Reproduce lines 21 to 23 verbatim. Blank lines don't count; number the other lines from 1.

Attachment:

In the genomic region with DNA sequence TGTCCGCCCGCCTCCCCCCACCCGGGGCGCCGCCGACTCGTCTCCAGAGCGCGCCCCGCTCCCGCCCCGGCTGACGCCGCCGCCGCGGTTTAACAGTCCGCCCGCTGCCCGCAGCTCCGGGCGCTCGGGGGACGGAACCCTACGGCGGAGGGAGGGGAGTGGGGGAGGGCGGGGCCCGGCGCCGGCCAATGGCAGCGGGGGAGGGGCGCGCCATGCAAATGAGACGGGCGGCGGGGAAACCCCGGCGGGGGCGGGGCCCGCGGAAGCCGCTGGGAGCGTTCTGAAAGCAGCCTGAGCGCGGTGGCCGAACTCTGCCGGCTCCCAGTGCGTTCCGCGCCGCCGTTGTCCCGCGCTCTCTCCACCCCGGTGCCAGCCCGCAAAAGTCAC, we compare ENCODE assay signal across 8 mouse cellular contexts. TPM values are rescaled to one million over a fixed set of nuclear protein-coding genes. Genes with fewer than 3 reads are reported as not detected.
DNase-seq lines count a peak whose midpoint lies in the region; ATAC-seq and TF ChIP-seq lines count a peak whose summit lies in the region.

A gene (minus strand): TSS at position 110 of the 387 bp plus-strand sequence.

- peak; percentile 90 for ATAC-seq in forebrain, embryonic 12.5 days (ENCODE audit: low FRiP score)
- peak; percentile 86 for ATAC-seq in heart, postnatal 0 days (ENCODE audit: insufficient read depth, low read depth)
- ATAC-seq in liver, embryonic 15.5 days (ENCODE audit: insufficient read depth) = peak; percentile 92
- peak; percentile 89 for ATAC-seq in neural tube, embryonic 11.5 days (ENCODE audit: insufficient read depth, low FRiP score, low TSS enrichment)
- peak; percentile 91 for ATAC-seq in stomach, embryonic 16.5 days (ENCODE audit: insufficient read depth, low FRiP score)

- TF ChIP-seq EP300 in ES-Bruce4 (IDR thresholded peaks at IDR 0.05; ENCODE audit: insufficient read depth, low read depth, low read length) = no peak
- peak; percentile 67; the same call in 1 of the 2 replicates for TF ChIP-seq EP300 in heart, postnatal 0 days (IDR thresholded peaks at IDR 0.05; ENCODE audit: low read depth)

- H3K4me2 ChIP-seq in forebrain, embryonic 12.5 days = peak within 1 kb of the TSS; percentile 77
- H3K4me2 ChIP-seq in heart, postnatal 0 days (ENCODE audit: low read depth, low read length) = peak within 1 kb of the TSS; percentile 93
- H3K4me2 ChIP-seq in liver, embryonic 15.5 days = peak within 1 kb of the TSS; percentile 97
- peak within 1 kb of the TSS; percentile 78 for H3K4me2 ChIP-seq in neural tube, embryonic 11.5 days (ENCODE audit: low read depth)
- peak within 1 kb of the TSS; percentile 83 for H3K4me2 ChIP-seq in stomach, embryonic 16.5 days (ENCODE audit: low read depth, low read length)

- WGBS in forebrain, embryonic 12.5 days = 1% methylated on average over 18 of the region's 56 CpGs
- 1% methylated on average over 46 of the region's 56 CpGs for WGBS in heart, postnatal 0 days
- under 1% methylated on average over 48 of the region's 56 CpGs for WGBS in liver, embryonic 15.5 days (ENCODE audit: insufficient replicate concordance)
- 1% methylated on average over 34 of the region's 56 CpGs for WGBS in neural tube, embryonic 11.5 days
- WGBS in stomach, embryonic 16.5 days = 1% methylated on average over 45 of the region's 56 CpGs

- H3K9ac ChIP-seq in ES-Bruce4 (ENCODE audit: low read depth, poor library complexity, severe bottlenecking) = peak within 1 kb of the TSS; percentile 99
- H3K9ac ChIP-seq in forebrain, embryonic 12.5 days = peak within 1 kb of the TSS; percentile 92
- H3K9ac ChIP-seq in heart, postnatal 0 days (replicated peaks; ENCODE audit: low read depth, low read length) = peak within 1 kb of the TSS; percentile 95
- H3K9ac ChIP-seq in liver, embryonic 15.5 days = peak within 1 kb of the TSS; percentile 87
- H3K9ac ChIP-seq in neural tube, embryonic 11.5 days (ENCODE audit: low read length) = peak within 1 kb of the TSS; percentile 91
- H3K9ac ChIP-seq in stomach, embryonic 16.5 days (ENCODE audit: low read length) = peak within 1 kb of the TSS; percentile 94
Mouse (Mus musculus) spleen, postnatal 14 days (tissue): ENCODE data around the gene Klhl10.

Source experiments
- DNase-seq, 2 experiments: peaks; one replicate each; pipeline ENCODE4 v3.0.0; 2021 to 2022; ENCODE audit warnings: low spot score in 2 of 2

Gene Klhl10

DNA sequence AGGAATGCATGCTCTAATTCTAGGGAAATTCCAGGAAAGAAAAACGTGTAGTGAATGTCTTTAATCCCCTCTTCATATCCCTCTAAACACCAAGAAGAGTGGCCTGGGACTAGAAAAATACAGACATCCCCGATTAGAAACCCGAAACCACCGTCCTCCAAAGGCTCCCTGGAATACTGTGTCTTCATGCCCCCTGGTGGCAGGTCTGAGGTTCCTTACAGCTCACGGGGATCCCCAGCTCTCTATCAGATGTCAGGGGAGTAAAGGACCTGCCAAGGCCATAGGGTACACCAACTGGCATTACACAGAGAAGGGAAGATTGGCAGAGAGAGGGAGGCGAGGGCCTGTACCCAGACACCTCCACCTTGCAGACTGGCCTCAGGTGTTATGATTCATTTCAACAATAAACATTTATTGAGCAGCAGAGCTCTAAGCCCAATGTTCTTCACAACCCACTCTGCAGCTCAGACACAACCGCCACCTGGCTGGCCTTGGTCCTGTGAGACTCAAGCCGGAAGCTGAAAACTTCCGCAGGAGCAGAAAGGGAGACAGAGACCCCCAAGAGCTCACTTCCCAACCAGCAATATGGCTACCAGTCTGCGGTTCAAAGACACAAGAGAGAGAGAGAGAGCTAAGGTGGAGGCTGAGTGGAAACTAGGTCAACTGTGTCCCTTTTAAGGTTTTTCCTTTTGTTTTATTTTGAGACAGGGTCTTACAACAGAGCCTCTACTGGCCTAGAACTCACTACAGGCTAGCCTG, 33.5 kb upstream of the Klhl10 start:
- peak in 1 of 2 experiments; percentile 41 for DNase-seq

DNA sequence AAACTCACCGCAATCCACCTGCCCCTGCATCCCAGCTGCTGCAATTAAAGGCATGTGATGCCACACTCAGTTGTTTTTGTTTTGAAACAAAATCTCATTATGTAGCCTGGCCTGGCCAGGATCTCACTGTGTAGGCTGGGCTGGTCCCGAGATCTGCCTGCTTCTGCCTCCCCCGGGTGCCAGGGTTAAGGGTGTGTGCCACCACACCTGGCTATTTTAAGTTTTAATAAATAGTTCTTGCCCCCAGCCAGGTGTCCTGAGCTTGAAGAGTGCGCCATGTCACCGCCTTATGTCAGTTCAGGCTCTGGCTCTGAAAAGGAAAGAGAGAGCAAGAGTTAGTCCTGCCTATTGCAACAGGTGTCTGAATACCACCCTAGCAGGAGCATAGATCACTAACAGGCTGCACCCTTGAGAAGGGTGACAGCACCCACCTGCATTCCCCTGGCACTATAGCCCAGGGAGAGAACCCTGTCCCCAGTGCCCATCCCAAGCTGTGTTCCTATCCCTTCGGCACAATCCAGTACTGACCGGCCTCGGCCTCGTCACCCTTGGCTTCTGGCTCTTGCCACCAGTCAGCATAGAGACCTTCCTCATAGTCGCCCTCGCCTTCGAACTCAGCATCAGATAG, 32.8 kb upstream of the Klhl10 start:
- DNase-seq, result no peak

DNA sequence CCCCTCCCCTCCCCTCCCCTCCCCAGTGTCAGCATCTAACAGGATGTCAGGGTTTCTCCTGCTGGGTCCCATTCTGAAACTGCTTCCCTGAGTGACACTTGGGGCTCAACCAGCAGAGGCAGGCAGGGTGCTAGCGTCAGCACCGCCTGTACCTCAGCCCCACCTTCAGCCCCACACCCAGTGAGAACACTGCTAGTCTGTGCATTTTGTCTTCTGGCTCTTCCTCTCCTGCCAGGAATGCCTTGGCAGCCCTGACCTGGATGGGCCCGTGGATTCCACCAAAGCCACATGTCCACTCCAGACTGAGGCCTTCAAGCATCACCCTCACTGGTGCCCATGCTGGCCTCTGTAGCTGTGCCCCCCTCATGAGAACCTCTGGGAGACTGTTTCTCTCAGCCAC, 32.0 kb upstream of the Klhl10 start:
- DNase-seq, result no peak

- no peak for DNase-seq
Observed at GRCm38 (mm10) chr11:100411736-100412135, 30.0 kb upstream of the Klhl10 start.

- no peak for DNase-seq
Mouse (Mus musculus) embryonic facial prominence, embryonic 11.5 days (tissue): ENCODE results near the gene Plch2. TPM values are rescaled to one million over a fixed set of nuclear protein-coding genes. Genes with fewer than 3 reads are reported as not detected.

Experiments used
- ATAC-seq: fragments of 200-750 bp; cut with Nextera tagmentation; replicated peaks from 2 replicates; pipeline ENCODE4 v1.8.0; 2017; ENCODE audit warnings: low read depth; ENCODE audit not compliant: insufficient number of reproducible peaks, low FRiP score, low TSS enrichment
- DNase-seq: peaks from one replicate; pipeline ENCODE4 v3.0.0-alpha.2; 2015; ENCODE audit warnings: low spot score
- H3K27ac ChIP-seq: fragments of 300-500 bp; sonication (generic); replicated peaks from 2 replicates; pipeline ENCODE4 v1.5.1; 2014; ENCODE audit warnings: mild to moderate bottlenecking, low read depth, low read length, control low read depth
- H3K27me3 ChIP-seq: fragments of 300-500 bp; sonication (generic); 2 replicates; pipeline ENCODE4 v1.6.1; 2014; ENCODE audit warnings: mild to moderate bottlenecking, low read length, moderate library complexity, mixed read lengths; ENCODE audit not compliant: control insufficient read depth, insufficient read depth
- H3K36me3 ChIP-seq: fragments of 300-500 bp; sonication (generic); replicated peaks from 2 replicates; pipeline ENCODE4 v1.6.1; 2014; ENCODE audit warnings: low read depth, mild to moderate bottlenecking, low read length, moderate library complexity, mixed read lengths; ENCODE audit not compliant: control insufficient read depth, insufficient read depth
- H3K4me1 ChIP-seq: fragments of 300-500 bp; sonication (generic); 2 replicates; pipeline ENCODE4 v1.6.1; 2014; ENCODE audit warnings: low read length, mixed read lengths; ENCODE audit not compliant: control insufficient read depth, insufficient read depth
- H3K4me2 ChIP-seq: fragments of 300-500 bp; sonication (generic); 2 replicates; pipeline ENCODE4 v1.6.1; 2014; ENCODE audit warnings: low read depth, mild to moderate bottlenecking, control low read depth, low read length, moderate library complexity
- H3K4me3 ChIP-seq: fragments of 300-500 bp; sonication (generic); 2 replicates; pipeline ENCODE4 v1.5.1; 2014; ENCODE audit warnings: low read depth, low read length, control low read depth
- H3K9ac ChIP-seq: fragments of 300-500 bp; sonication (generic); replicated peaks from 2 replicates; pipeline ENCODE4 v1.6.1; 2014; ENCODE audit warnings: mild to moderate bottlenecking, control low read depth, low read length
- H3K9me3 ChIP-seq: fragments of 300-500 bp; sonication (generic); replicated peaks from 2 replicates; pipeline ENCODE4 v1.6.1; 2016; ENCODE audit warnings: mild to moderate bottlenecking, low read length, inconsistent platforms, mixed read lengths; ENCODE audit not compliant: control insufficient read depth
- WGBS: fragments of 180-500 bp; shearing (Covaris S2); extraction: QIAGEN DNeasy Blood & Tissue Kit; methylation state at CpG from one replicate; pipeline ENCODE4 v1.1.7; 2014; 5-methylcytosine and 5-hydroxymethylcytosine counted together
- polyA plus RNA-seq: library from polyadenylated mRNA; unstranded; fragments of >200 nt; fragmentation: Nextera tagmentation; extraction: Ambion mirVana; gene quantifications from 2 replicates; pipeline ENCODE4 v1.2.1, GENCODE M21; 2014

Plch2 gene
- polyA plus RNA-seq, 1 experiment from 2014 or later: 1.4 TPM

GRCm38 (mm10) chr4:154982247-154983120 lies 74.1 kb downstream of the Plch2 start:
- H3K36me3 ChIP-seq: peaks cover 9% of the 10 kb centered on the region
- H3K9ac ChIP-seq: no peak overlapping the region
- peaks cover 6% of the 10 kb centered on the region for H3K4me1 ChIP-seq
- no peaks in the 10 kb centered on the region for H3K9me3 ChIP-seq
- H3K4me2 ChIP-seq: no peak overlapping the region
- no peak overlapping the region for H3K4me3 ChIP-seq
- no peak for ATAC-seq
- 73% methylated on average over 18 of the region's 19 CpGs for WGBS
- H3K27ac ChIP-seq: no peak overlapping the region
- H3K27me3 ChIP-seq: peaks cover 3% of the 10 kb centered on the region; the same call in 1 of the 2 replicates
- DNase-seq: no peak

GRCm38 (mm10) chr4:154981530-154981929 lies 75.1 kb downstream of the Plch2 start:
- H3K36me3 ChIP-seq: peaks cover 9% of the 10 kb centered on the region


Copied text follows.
- H3K9ac ChIP-seq in ES-Bruce4 (ENCODE audit: low read depth, poor library complexity, severe bottlenecking) = peak within 1 kb of the TSS; percentile 99
- H3K9ac ChIP-seq in forebrain, embryonic 12.5 days = peak within 1 kb of the TSS; percentile 92
- H3K9ac ChIP-seq in heart, postnatal 0 days (replicated peaks; ENCODE audit: low read depth, low read length) = peak within 1 kb of the TSS; percentile 95